Military Embedded Systems

Program aims to speed maturation of GaN IC technology


November 29, 2018

Lisa Daigle

Assistant Managing Editor

Military Embedded Systems

Program aims to speed maturation of GaN IC technology
Top row L-R: Florian Herrault (HRL), Ignacio Ramos (HRL), Mauricio Pinto (University of Colorado Boulder), Chip Moyer (HRL), Hasan Sharifi (HRL), Dan Denninghoff (HRL), Andrea Corrion (HRL), Paul Watson (AFRL), Donald Lie (Texas Tech University). Bottom r

MALIBU, Calif. HRL Laboratories has reported progress on its project with the Defense Advanced Research Projects Agency (DARPA) that aims to to significantly advance the technology and manufacturing readiness levels of its leading-edge millimeter-wave (mm-wave) T3 gallium nitride (GaN) electronics.

Engineers at HRL Laboratories -- which is a corporate research-and-development laboratory owned by Boeing and General Motors specializing in research into sensors and materials, information and systems sciences, applied electromagnetics, and microelectronics -- say that integrated circuits (ICs) made by layering GaN onto silicon carbide substrate wafers offer the best combination of efficiency, output power, and survivability among radio frequency (RF) and mm-wave semiconductor technologies, making the GaN devices and monolithic microwave integrated circuits (MMICs) key components for next-generation radars, electronic warfare systems, and communications systems.

As part of the HRL Laboratories/DARPA program, engineers from HRL’s Sensors and Electronics Laboratory conducted a workshop recently to work with circuit designers from academic institutions and government laboratories on HRL’s T3 GaN MMIC technology process design kit.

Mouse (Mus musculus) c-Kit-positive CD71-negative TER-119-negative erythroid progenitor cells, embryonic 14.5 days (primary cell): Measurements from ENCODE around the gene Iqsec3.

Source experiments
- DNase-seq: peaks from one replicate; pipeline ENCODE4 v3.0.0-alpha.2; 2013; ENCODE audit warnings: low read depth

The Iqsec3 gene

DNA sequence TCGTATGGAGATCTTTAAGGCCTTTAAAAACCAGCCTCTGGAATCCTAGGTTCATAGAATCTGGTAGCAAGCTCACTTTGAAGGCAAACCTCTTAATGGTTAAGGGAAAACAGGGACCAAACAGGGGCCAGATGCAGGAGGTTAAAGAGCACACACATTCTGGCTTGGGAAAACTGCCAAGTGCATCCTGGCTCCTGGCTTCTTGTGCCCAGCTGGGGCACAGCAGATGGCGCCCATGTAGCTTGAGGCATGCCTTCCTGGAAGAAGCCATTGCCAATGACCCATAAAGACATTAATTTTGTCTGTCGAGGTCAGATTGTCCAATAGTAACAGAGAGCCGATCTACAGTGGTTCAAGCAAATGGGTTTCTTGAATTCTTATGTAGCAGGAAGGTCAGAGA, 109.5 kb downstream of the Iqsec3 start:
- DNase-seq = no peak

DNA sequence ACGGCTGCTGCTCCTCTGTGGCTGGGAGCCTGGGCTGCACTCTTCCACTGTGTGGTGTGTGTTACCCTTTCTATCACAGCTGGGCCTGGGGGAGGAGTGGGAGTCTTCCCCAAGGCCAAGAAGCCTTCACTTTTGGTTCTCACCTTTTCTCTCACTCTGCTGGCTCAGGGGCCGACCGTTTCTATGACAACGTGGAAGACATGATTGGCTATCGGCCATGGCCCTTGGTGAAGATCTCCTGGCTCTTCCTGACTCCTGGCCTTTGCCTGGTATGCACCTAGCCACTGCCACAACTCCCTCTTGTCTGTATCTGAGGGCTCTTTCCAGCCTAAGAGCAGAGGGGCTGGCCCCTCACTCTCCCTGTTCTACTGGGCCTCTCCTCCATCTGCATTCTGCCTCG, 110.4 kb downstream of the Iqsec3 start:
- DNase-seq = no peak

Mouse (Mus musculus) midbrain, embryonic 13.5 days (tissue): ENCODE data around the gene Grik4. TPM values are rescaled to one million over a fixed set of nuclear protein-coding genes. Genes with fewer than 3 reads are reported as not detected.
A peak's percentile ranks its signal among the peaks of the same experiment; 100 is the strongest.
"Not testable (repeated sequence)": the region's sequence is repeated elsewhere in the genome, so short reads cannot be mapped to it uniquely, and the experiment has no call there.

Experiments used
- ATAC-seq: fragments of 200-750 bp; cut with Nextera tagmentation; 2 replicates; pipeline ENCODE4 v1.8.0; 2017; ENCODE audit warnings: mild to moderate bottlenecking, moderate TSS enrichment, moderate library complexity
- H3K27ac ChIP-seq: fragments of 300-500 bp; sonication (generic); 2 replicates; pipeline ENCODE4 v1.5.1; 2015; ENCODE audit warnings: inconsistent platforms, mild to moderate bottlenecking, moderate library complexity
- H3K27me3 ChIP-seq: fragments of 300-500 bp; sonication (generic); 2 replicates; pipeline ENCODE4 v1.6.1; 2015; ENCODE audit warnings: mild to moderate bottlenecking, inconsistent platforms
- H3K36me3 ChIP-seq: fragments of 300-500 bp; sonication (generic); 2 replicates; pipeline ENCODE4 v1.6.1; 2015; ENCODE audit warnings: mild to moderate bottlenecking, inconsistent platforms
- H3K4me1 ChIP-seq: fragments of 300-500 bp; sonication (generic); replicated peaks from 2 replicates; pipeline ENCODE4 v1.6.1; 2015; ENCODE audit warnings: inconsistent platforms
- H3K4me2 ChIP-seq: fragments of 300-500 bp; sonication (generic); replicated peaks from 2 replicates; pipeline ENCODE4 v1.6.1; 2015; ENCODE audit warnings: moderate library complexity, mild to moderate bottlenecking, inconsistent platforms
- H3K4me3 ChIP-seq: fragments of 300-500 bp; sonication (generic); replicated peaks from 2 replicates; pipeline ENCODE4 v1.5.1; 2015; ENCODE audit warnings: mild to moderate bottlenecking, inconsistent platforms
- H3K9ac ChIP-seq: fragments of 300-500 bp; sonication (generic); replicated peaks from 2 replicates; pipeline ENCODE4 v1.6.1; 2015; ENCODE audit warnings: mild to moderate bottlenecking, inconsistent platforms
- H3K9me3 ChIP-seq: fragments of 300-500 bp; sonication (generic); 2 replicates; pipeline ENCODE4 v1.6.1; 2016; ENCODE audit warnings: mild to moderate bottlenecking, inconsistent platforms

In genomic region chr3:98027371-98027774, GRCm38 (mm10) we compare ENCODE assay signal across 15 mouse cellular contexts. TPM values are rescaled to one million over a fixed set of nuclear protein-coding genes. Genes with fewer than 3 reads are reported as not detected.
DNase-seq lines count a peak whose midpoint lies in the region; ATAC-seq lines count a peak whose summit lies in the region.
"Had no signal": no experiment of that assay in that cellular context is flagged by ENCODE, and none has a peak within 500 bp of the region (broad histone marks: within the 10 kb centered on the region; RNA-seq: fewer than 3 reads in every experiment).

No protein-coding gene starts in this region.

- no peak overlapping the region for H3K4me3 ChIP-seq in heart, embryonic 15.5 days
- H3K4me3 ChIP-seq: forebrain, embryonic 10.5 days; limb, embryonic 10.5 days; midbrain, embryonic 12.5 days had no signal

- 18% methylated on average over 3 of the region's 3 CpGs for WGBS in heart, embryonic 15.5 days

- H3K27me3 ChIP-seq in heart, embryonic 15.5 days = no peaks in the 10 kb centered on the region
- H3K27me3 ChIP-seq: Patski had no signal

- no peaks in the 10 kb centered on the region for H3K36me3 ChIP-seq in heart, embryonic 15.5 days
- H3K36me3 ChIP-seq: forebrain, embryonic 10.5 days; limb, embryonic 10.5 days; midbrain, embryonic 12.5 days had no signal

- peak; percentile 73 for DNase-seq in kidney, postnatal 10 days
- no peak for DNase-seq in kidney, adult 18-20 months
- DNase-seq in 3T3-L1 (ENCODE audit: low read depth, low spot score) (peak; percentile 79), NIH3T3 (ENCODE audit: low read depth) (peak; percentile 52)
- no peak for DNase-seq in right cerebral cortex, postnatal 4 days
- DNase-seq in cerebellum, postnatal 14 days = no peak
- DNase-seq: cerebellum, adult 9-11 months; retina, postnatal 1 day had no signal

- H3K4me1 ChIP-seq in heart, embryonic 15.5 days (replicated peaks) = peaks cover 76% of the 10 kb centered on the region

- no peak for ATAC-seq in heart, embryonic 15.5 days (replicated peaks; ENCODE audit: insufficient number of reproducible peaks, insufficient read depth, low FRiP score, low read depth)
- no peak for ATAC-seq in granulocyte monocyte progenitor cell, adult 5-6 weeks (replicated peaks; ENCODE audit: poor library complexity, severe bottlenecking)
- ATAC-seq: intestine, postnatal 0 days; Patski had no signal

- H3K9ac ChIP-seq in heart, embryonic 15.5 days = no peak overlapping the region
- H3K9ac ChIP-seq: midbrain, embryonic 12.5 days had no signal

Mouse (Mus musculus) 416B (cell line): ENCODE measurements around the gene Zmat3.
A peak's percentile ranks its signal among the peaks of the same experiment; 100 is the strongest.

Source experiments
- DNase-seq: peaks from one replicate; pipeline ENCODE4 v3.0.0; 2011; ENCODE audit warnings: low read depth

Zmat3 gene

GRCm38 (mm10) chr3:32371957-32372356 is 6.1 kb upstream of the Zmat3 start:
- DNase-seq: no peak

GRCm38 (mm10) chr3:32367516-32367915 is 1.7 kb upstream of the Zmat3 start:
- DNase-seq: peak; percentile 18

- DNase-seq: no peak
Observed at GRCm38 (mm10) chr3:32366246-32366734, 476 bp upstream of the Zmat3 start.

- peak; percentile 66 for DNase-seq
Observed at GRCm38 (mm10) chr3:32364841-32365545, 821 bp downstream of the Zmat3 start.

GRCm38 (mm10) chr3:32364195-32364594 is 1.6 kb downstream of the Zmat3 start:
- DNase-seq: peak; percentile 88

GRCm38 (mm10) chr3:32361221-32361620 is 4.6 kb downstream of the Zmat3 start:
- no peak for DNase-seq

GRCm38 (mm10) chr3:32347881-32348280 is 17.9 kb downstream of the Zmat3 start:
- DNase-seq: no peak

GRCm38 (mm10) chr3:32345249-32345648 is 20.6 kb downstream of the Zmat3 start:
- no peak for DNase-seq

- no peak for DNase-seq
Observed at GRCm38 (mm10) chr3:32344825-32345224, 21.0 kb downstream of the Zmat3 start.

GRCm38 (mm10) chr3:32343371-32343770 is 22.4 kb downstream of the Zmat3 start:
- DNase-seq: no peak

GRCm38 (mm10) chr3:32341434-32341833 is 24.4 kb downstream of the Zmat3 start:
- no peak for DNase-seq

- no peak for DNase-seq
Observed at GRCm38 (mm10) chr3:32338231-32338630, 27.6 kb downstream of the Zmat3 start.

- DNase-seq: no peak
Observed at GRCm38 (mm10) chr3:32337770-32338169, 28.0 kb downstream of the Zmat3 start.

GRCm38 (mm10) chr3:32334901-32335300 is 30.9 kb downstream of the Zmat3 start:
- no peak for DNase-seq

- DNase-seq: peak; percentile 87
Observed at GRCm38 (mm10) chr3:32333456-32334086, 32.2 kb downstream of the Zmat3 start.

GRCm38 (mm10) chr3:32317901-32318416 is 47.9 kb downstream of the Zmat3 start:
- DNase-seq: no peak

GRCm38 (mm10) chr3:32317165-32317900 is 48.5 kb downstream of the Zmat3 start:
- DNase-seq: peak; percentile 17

Dr. Dan Denninghoff of HRL, who led the workshop, said, “DARPA’s funding to support the maturing of HRL’s T3 GaN technology emphasizes the ongoing need for access to our foundry. We are pleased with the overwhelming interest and participation from our academic, government, and commercial partners in HRL’s GaN technologies. These designers will be devising a wide range of MMICs for government projects that will be fabricated on multiproject wafers as part of this program.”

“Until now, long cycle times and low technology maturity levels prevented adoption of HRL’s GaN electronics into military platforms,” said Dr. Florian Herrault, who heads HRL’s mm-wave GaN maturation program. “This program will reduce the gap between our laboratory demonstrations of the world’s fastest GaN devices and real-world applications. With DARPA’s support we will seek to reduce process variations and decrease fabrication cycle time to constantly meet defense performance standards. The government needs access to an open foundry with mature and advanced GaN production processes. With our foundry, housed within our Microfabrication Technologies Laboratory, we’re intending to become one of the major suppliers of high-performance mm-wave GaN components.”



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3011 Malibu Canyon Road
Malibu, CA 90265